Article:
June 2022

Dear AJPM Reader,


Almost 30 years ago, Dr. Nancy Krieger, now a Harvard professor, and colleagues published in AJPM a careful and detailed exploration of the intersectional impacts of racism, sexism, and social class on studies of health, disease, and well-being. As part of our From the Archive feature, we are pleased to reprint this article, which was remarkably prescient given its enduring contemporary relevance, in our June issue. Accompanying the reprint are invited commentaries by Dr. Krieger and Dr. Ana Diez Roux, dean of Drexel’s Dornsife School of Public Health, who reflect on the origins of the article and its impact on the development of social epidemiology.

In her commentary, Dr. Krieger traces the history of her 1993 article, which emerged from a CDC symposium on preterm delivery among Black women organized by African American women researchers led by Krieger's coauthor Dr. Diane Rowley. Dr. Krieger notes that at the time, they were pushing the envelope by even mentioning racism, along with sexism and social class, as a key factor in determining health outcomes. In contrast, the CDC declared racism to be a public health crisis in 2021evidence of progress that has been made in recognizing the harms of structural racism and other social injustices in the context of public health.

Dr. Diez Roux, in her commentarydescribes her excitement upon reading Dr. Krieger's article in 1993 as a PhD student exploring, and advocating for the importance of, connections between neighborhood disadvantage and health. She explores the article's key themes, including the influence of historical contexts on studies on race, sex, and social class; the need for clear conceptual frameworks and definitions; the necessity of examining racism, sexism, and social class as intersecting processes; and the importance of using research to develop comprehensive explanations of pervasive gaps in health outcomes.

In wrapping up her commentary, Dr. Diez Roux declares that the message in Dr. Krieger's 1993 article remains as compelling now as it was when first published. Indeed, as Dr. Krieger notes, advances in understanding and addressing the connections between structural inequities in race, sex, and social class have sparked backlash at both official and grassroots levels. In concluding her commentary, Dr. Krieger writes that in 2018, the BlackWhite disparity in infant mortality was as bad as or worse than in 1993, just one example of the work still to be done in the journey toward health justice.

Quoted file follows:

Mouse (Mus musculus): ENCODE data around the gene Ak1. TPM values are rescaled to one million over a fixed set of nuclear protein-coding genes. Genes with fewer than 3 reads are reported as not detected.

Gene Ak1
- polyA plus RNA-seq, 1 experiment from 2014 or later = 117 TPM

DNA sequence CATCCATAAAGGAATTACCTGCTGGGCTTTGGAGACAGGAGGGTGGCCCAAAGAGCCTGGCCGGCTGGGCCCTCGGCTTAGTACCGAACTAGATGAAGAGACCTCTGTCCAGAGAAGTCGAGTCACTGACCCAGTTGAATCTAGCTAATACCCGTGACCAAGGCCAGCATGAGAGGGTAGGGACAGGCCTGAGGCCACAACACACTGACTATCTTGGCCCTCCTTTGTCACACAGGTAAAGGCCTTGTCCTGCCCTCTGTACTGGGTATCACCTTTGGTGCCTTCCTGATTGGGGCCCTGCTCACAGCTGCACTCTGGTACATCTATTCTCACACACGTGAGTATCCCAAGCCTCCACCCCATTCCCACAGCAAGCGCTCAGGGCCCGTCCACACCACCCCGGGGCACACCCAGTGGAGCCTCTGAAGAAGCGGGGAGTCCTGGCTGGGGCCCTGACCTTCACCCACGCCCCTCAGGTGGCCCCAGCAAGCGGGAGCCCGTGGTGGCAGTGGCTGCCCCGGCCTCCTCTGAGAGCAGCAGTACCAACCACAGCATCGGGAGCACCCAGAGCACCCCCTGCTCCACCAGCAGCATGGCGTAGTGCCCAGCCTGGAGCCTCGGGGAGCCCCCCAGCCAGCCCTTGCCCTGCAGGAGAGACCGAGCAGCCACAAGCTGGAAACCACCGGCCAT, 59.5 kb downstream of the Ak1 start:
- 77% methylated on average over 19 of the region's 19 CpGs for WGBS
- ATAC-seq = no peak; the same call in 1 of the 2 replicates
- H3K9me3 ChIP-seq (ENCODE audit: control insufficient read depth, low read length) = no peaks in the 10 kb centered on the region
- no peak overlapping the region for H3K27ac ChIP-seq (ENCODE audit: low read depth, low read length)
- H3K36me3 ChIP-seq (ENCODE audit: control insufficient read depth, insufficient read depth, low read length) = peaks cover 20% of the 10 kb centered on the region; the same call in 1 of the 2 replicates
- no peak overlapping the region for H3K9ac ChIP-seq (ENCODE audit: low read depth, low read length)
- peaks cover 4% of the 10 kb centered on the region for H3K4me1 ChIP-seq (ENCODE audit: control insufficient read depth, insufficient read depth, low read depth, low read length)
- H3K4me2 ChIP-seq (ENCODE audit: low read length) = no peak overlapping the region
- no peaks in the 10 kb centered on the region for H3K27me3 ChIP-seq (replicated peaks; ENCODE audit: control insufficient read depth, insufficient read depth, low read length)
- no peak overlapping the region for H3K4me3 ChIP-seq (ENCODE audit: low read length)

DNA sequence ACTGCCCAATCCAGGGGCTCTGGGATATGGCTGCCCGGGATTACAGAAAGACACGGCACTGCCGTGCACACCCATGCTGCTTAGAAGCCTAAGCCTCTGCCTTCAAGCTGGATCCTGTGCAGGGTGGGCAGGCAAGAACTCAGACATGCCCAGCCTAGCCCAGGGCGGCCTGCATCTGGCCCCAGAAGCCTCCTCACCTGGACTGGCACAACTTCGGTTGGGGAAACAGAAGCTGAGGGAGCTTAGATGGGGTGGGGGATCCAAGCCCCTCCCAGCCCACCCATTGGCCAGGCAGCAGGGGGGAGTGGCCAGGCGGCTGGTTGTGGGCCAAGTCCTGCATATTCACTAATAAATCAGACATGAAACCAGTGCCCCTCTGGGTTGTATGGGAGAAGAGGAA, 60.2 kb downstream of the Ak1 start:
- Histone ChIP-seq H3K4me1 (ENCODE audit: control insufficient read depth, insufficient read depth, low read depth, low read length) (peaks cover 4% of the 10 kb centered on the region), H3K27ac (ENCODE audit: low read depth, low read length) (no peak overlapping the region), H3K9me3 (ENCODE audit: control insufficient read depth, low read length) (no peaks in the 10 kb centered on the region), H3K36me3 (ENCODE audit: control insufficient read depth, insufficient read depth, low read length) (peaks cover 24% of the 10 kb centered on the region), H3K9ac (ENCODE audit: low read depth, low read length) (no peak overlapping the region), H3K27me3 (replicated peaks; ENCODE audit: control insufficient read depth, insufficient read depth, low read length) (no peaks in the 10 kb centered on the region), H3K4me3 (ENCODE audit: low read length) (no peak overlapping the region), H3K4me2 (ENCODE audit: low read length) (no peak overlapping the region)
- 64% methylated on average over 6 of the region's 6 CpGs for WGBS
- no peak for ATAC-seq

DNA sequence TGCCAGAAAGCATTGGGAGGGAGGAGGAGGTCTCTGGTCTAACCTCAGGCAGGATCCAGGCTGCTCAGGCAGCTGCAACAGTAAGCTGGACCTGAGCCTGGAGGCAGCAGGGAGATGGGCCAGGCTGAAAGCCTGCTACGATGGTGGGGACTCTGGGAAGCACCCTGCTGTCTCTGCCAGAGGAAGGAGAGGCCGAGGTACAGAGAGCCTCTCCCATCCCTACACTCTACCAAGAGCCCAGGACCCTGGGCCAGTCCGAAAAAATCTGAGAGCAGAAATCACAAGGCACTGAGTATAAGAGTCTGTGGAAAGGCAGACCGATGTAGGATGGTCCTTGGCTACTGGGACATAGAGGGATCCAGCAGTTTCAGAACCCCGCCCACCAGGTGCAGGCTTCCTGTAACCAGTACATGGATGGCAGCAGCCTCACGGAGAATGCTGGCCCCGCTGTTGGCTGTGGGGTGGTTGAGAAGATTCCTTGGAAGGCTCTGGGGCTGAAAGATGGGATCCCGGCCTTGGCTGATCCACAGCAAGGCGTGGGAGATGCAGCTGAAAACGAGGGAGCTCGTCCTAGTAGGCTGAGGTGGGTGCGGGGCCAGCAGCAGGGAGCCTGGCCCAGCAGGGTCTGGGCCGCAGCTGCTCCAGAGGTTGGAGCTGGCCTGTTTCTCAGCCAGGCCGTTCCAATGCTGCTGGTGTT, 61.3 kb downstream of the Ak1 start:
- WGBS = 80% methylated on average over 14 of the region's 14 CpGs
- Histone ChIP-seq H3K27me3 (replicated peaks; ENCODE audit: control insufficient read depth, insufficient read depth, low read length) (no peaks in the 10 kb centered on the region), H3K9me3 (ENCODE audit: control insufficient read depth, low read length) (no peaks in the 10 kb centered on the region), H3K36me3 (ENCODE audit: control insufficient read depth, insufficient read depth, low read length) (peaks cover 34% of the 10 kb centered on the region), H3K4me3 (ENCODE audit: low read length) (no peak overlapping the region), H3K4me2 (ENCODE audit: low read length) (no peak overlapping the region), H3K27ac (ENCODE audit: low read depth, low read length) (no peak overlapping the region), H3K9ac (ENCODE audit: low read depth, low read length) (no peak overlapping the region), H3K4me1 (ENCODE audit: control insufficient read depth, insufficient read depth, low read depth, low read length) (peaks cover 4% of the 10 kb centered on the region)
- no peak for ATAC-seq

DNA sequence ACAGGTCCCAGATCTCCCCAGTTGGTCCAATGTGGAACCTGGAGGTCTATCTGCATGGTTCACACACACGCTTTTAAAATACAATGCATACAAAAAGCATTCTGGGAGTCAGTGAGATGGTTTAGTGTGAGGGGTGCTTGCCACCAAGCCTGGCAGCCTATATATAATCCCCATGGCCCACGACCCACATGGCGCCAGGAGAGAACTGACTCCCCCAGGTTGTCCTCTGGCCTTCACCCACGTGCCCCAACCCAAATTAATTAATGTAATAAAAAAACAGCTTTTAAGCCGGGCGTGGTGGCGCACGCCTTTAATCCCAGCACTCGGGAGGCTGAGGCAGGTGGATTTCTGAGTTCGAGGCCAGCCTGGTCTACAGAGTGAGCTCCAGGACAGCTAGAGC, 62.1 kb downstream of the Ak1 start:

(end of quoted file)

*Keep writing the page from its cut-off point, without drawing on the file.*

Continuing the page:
We hope you find this feature, as well as the rest of our June 2022 articles, to be timely, topical, and informative.

Yours in prevention and health,

Matthew L. Boulton, MD, MPH

American Journal of Preventive Medicine

Sara McAdory-Kim, MA


Childhood Adversity and Violence Prevention

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In recognition that childhood experiences strongly influence lifelong health and well-being, this supplement, sponsored by the Centers for Disease Control and Prevention, evaluates efforts and strategies, including surveillance, economic support, norms change, and more, to prevent and mitigate the effects of childhood adversity on children and their families.

Read the full supplement (OPEN ACCESS).

Violence & Injury

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Sexual Violence Against Women With Disabilities: Experiences With Force and Lifetime Risk (OPEN ACCESS)

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Association Between Fatal Occupational Injuries and State Minimum-Wage Laws, 2003–2017


Association Between E-Cigarette Use and Prediabetes_original.jpg

The Association Between E-Cigarette Use and Prediabetes: Results From the Behavioral Risk Factor Surveillance System, 2016–2018

Cigarettes, Smokeless Tobacco, and E-Cigarettes: State-Specific Use Patterns Among U.S. Adults, 2017–2018

Association Between E-Cigarettes and Asthma in Adolescents: A Systematic Review and Meta-Analysis (OPEN ACCESS)

Maternal & Child Health

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Healthcare Utilization and Costs Associated With Perinatal Depression Among Medicaid Enrollees

Nativity-Related Disparities in Preterm Birth and Cardiovascular Risk.jpg

Nativity-Related Disparities in Preterm Birth and Cardiovascular Risk in a Multiracial U.S. Cohort

Continuing Medical Education

Opioid Prescribing and High-Risk Prescribing Among Dentists_original.jpg

Appropriateness of Antibiotic Prophylaxis Before Dental Procedures, 2016–2018

Read the article and take a brief quiz to receive CME credit from ACPM.

More information here.

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